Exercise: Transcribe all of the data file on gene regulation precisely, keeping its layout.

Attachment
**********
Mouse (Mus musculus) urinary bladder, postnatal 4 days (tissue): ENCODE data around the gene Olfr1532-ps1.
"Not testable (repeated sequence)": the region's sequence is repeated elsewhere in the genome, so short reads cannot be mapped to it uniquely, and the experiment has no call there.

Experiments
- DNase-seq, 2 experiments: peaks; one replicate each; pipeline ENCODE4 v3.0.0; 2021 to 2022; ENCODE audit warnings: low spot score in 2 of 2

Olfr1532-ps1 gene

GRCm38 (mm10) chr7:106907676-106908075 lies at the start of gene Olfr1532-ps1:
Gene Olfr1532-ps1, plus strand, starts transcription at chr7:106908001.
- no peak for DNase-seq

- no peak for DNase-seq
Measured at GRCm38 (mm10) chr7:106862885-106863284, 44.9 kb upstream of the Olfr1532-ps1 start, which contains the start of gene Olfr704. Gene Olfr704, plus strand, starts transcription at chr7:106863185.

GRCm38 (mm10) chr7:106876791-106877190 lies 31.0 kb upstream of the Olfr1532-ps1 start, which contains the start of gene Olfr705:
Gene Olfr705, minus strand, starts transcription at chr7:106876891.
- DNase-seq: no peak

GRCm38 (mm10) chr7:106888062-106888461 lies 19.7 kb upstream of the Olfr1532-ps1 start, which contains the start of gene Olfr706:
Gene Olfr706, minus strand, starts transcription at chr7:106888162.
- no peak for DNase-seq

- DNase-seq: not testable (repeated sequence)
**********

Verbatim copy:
Mouse (Mus musculus) urinary bladder, postnatal 4 days (tissue): ENCODE data around the gene Olfr1532-ps1.
"Not testable (repeated sequence)": the region's sequence is repeated elsewhere in the genome, so short reads cannot be mapped to it uniquely, and the experiment has no call there.

Experiments
- DNase-seq, 2 experiments: peaks; one replicate each; pipeline ENCODE4 v3.0.0; 2021 to 2022; ENCODE audit warnings: low spot score in 2 of 2

Olfr1532-ps1 gene

GRCm38 (mm10) chr7:106907676-106908075 lies at the start of gene Olfr1532-ps1:
Gene Olfr1532-ps1, plus strand, starts transcription at chr7:106908001.
- no peak for DNase-seq

- no peak for DNase-seq
Measured at GRCm38 (mm10) chr7:106862885-106863284, 44.9 kb upstream of the Olfr1532-ps1 start, which contains the start of gene Olfr704. Gene Olfr704, plus strand, starts transcription at chr7:106863185.

GRCm38 (mm10) chr7:106876791-106877190 lies 31.0 kb upstream of the Olfr1532-ps1 start, which contains the start of gene Olfr705:
Gene Olfr705, minus strand, starts transcription at chr7:106876891.
- DNase-seq: no peak

GRCm38 (mm10) chr7:106888062-106888461 lies 19.7 kb upstream of the Olfr1532-ps1 start, which contains the start of gene Olfr706:
Gene Olfr706, minus strand, starts transcription at chr7:106888162.
- no peak for DNase-seq

- DNase-seq: not testable (repeated sequence)